Details of the construction of the top secret spy base at Tangimoana were filed with Archives New Zealand with no security rating, allowing the contents of the file to be copied.

The Archives NZ file which contains the details has now had access restricted for 100 years after the Herald told the Government Communications Security Bureau it had a copy.

Secret histories: How do our spies tell their stories?

The construction file included details about the security system protecting the spy base.


The Herald came across the file and other GCSB information while reviewing files about the security services held by Archives NZ, the national repository for public records.

Built in the early 1980s, Tangimoana was a critical signals link for Western powers during the Cold War.

While the building report and details are 35 years old, the emergence of closely held GCSB secrets in a publicly accessible archive goes against every security instruction under which the GCSB operates.

There are few records available about the bureau in Archives NZ and almost all are restricted for at least 70 years.

Air Marshal Sir Bruce Ferguson - former Chief of Defence Force and GCSB director - said the bureau's security procedures meant it had to consider the possibility an adversary could jigsaw information together and expose secrets.

Former GCSB director and NZ Defence Force chief Air Marshal Bruce Ferguson. Photo / Mark Mitchell
Former GCSB director and NZ Defence Force chief Air Marshal Bruce Ferguson. Photo / Mark Mitchell

He said "an innocent piece of information, even a little bit" has the potential to create a potentially fatal security risk.

"The want of people to know is great. But if that compromises even one life? And that could quite easily happen."

A GCSB spokeswoman said there was concern the documents could be matched with other information and create a security risk.


The file had been sent to Archives NZ by the Ministry of Works, the government department once charged with overseeing Crown construction jobs. It appears this was how it wound up bypassing security screening - a similar glitch once struck the GCSB when a top secret report was found among the files of former prime minister David Lange.

Tangimoana Station, the GCSB's radio monitoring facility at Tangimoana, Manawatu. Photo / Mark Mitchell
Tangimoana Station, the GCSB's radio monitoring facility at Tangimoana, Manawatu. Photo / Mark Mitchell

The GCSB spokeswoman said: "We have requested that Archives New Zealand restrict access to the documents. This means the GCSB will consider whether or not to release on a case by case basis. This is in line with access to documents of a similar nature that archives hold."

An Archives NZ spokeswoman said access to the files had been changed after a review by the agencies involved.

It meant the file now had restricted access for 100 years from the date it was closed "in order to protect national security and international relations, and preserve personal privacy".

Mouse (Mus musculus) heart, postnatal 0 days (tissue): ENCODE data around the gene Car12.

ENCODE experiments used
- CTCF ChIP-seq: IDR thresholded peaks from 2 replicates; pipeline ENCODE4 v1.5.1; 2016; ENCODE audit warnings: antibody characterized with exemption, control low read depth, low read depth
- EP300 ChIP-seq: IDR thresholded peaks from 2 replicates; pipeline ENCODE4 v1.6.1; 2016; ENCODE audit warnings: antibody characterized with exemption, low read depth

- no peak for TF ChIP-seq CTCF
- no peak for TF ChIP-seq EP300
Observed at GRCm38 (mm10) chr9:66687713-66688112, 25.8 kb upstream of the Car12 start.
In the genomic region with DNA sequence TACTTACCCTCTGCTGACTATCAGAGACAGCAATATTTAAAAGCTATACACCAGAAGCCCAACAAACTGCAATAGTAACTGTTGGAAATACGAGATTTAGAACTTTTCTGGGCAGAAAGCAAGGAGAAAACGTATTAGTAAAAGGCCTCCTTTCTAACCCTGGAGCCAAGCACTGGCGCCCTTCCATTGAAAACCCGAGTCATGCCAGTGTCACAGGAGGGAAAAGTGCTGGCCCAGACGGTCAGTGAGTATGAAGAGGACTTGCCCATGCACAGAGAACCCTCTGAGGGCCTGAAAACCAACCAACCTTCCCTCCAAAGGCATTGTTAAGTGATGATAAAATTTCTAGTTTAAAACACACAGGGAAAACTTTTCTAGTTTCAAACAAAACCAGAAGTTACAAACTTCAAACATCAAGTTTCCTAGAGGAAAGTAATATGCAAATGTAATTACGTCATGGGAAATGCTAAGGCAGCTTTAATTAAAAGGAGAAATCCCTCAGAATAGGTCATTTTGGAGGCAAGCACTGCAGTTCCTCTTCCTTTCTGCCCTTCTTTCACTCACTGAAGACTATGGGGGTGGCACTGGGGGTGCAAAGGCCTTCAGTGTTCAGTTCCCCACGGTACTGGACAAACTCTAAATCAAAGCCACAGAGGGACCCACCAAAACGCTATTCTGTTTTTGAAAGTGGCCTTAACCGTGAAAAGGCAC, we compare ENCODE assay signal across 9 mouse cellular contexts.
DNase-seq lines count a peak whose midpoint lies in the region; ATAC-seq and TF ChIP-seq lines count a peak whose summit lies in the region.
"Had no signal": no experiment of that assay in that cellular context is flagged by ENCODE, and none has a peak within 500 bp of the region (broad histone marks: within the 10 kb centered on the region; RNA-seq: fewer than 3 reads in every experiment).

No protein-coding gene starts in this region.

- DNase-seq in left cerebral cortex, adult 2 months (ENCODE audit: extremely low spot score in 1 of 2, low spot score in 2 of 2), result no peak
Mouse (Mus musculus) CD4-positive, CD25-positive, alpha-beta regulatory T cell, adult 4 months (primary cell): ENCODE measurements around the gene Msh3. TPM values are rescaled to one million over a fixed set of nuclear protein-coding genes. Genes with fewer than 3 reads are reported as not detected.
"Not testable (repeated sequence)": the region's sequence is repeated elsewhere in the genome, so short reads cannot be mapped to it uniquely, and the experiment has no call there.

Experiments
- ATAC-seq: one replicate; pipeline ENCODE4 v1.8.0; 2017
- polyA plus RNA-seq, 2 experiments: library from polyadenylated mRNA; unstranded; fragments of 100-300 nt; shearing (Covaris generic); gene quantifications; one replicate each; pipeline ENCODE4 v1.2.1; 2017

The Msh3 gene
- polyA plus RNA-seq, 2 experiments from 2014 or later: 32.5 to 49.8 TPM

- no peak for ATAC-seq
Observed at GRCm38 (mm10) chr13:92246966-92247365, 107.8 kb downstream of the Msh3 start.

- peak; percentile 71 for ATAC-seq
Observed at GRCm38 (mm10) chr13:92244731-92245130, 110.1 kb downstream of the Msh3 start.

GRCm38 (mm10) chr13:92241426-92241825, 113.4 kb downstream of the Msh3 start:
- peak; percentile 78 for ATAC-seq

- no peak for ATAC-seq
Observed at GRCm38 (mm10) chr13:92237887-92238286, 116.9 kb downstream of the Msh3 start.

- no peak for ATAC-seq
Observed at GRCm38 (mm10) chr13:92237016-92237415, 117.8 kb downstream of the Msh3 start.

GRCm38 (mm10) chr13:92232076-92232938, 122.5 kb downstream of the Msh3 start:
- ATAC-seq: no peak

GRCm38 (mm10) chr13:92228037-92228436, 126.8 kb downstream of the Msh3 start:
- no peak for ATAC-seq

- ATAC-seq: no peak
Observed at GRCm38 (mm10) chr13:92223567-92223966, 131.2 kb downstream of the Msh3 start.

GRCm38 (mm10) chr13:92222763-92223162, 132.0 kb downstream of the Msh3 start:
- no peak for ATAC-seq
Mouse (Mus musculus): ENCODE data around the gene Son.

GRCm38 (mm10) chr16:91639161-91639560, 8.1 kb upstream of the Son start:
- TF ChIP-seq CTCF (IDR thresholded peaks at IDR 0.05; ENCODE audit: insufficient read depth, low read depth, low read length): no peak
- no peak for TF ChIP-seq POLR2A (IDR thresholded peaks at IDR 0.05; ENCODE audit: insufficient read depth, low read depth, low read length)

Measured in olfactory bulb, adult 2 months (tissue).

She said members of the public could apply to the GCSB to review access to the file.

The plan to build the spy base was called "Project Acorn" and was overseen by the Ministry of Defence, which set up the GCSB in September 1977. The building project was conceived two years later with building completed by 1981.

The file is classified "restricted", placing it between "sensitive" and "confidential" according to the GCSB's classification system.

The GCSB says release of "restricted" material has the potential to "adversely affect diplomatic relations", "hinder security of NZ forces or friendly forces", "adversely affect internal stability of NZ or friendly countries" and "adversely affect economic well-being of NZ or friendly countries".

The file contains security system details including the make and model of an "intruder alarm" fitted to the fence of the Tangimoana base. It also details the type of electronic systems used to secure the doors inside the base, listing the access points that needed protection.

The project saw the Defence Force send in military engineers to build a road and prepare the construction site. Keeping military oversight was essential and a warrant officer was assigned to be there daily.

The file also appears to make reference to the then-secret Five Eyes grouping of nations made up of NZ, Australia, Canada, the United States and United Kingdom. One memo says the design report "has been passed to the sponsor who has been consulted during the development of the sketch plans and report".

The details in the report include technical aspects designed to protect the computer and radio equipment which would later be installed. The report gives precise descriptions of the layout of the building and includes details such as where power sources were located and where cables would run.

The Project Acorn contract was won by a local Palmerston North firm R Okey Ltd with an estimated build cost of $1.4 million. The Clerk of Works report into the project says the small firm did an excellent job with Ron Okey's demands for high standards being passed on to subcontractors.

Okey told the Herald the project was run under strict secrecy orders from the Ministry of Defence. He said his workers ran foul of the security rules when they got T-shirts printed with Chip 'n' Dale cartoon characters next to a pile of acorns - the link being "secret squirrels" and Project Acorn.

"We got told off in no uncertain terms."

For all the secrecy, Okey was left amazed that the plans for the site were never collected.

"They were so uptight about security but they never collected the drawings. I thought it was a bit funny at the time."